Cover Page

Key Themes in Health and Social Care series

Nick J. Fox, The Body

Janet Hargreaves & Louise Page, Reflective Practice




This is, obviously, only one of the many short books about professionalism that could be written. One such book might usefully start by looking at codes of professional practice and reviewing and advocating the standards of behaviour and quality that apply to health and social care practitioners. What is required of practitioners, for example, when it comes to confidentiality, honesty or stewardship of scarce resources? Another book might begin from critiques of professional power and argue that professionalism is no longer a credible notion in contemporary social conditions. The latter text would have a predominantly sceptical, even dismissive, tone.

This book, although it covers similar themes and material, takes neither of these lines. We hope it is an encouraging text and one that might help support the understanding – and exercise – of professionalism. However, it does not take the idea of professionalism for granted. The two broad organizing questions that lie behind the book’s arguments are: Is professionalism desirable and is professionalism possible? Taking these questions seriously means not taking all of the social apparatus surrounding professionalism (for example, codes of practice and the professional bodies that issue them) at face value. It means standing back and asking about the visions, ideals and personal virtues that lie behind the language of professionalism, and asking whether or not these visions, ideals and virtues are meaningful and practicable for current health and social care systems and practitioners.

We believe, and will argue, that these questions can be answered in the affirmative. But in order to come to this conclusion, we suggest, it is first necessary to be clear about the many challenges posed by such questions, including the challenges of critics and sceptics. Much of the book’s focus is on professional dilemmas, but here our primary interest is not in the specific dilemmas that might face practitioners (for example, those concerning compulsory treatment, euthanasia, allocating budgets, etc.) but rather the fundamental dilemmas of determining what it means to be a professional in current working contexts. In very broad terms, this involves, for example, balancing a traditional emphasis on being an ‘autonomous expert’ with ever-increasing demands to be responsive and accountable to both service users and managers. Those occupying roles in health and social care operate under immense pressure not only from sheer volume of work but also from this constant need to balance competing perspectives and voices. What can and should professionalism look like under these circumstances?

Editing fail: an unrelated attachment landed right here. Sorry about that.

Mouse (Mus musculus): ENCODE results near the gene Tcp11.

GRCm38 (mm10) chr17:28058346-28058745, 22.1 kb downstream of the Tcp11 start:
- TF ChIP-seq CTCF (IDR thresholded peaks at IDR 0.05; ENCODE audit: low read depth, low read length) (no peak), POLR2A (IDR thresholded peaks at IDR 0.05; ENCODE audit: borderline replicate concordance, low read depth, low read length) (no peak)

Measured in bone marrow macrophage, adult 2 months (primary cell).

We start, in chapter 1, by thinking about the image of professionals as socially special, and perhaps particularly admirable, individuals. How does this image connect to the fact that some professionals can do bad things? Our hope is to begin to shed light on how professional status and roles place people in relatively powerful positions – for good or ill. In chapter 2, we consider the idea that the language of professionalism has spread so widely and thinly as to become an empty public relations ‘brand’, but then go on to look for some core sense of profession that might properly underpin professionalism as an ideal. The difficulty this uncovers is that conceptions of profession and professionalism are not fixed – new versions of professionalism have emerged along with new expectations for health and social care practitioners. We track some of these changing conceptions, contrasting traditional conceptions of professionalism with some versions of ‘new professionalism’. In chapter 3, we seriously explore the idea that calls for professionalism are unrealistic – because changing social conditions and expectations make traditional conceptions of professionalism less relevant and because changing working conditions make the delivery of ‘new professionalism’ practically impossible, even laying aside question marks about its coherence as a version of professionalism. Whilst not accepting the thesis that professionalism is now a practical impossibility, we explore these issues to show just how challenging it is to formulate, practise and socially underpin forms of professionalism in the contemporary workplace.